These four men were our entertainers on Vincent Carmody's morning walk on June 1 2017 as part of Listowel Writers' Week 2017. They are John Looney, Seán Moriarty, Vincent Carmody and Sonny Egan.
Our starting point as usual was the hotel. Here our young soundman, John, met up with some English visitors, the Hewitts with a different Hannon connection. These people have fallen in love with Listowel and are now frequent visitors.
Mark Hewitt is a member of a rock band and he brought the band with him on this visit. One of their number has just written a book whose title I love. It's called;
Rock, Paper, Slippers.
Sonny came in character as the bellman or town crier.
Rose Wall greeted us and saw us on our way.
And we're off.
First stop was the home of the O'Rahilly family ...arguably the brainiest family in Ireland at one time.
Then on to The Small Square and tales of Tom Sommers and other local characters.
Vincent had an appreciative audience despite the cold and intermittent rain.
Then out from the Freezer's pub came none other than Tom Doodle. Click HERE to hear the story from Vincent Carmody.
Doodle distributed his election literature and canvassed for votes promising among other unlikely actions to give leprechauns the vote and to give free treatment for sore heads.
Use your noodle
Vote for Doodle
Doodle on the ball
Next stop the dáil.
Doodle ran into an old friend, Paddy Fitzgibbon, and posed for a photo with him.
Then on to William Street and tales of D.C. Hennessey and another cry from the bellman.
We admired the Horseshoe Bar and Vincent pointed out the plasterwork of Pat MacAulliffe and the detail on the wall for which he had used bicycle bells as moulds.
At Galvin's Vincent pointed out the beautiful mosaic name over the door.
We mosied on to Market Street and on to the home of Cathy Buckley in Upper William Street.
We had another rhyme from the bellman and the sad story of Bob Cuthbertson.
We paused at the corner of William Street and Charles Street and Vincent pointed out to us a strange Listowel phenomenon. The Irish version of the street names is not a translation of the English names. The English street names were given by Lord Listowel who called the streets after his sons, William and Charles. in 1966 a wave of nationalism swept through Listowel and a plebiscite was held to change the street names to the names of the signatories of the Proclamation of 1916.
Changing the name of a street has all sorts of implications, particularly for businesses who have to change their business address. The outcome was a hung vote so what was decided in the end was that each street would have 2 names, one in Irish and one in English and they are totally unrelated to one another. So, for instance, Charles Street is, in Irish, Connolly Street/ Sráid Uí Chonghaile.
The bellman stopped us again and Vincent pointed out the detail in the plasterwork of The Emporium, one of the finest examples of the work of Pat MacAulliffe.
Success in the U.S. for Listowel Golfer
(Photo and text from Newsday on the internet)
John Daniel Guiney with Long Island Golf Association president Marty Winkelman, left, and tournament director John McGrath after he won the Long Island Open at 4 under par with a final round of two-under 68 at Westhampton Country Club on June 8, 2017. Photo Credit: Long Island Golf Association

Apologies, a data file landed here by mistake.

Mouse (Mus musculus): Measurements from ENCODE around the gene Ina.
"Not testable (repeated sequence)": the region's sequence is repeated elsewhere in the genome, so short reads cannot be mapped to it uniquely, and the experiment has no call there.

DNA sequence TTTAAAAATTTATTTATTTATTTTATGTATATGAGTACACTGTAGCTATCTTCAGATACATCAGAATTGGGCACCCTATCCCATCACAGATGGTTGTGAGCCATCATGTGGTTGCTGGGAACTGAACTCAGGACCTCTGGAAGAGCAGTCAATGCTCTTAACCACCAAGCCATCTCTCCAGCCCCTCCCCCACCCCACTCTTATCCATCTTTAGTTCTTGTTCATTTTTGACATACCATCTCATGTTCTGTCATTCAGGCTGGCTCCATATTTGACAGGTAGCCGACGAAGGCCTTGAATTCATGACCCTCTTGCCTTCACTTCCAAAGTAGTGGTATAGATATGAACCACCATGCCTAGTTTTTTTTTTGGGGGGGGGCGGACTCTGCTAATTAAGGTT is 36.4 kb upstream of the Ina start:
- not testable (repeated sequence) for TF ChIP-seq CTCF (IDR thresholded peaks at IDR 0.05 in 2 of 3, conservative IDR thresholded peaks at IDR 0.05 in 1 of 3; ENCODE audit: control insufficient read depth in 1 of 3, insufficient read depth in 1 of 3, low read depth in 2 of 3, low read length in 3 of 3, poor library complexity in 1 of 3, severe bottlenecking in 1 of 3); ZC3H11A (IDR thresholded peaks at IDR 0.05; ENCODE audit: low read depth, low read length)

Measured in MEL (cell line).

Westhampton Country Club’s waterfront winds, slick greens, tall fescue and Old World bunkers presented a different, disorienting challenge to just about all of Long Island’s top golfers. To John Daniel Guiney, those elements represented something else entirely. He is from Ballybunion, Ireland and he felt right at home.
Big time. Coming up that 18th hole, it’s like you’re in Britain or something, like you’re playing on a links golf course. It’s just a great setting,” Guiney, a first-year PGA apprentice at Piping Rock Club, said after he won the Long Island Open at 4 under par with a final round of two-under 68. He beat Poxabogue teaching pro Rob Corcoran (67) by two shots in the 54-hole championship while no one else beat par.
It took patience and resourcefulness — hallmark demands of links golf — to take the $9,000 first prize on the vintage Seth Raynor layout. The check and the whole week made the 32-year-old winner even happier that he entered the tournament at the last minute and that he moved to Long Island a few months ago.
“I ended up quitting tournament golf for the last year and a half. I kind of ran out of money,” he said. “That happens. I was like what am I going to do? I have an economics background but I don’t want to do that. I want to stay in golf.”
What he did was place a call to an old friend from Ballybunion, Piping Rock head pro Sean Quinlivan, who offered him the apprentice spot. Guiney (pronounced GUY-knee) does a lot of caddying and works in the pro shop two days a week, he said, “Just learning the ropes.” At Quinlivan’s suggestion, he signed up for a Long Island Open qualifier just before the deadline. “And lo and behold, here we are,” he said.
He was only one shot ahead of Corcoran after the latter eagled the par-5 14th hole. Quiney, playing in the final twosome with Tam O’Shanter head pro Mark Brown, hooked his tee shot on 14 into high grass. He punched out into a terrible lie (“It looked like it was in a deer hoof print,” he said) but then hit to within 15 feet and made birdie. He followed with another birdie on 15 and finished with three pars.
“Very steady, very patient,” Brown said of the champion. “He’s got a good all-around game. Very good, I’d say.”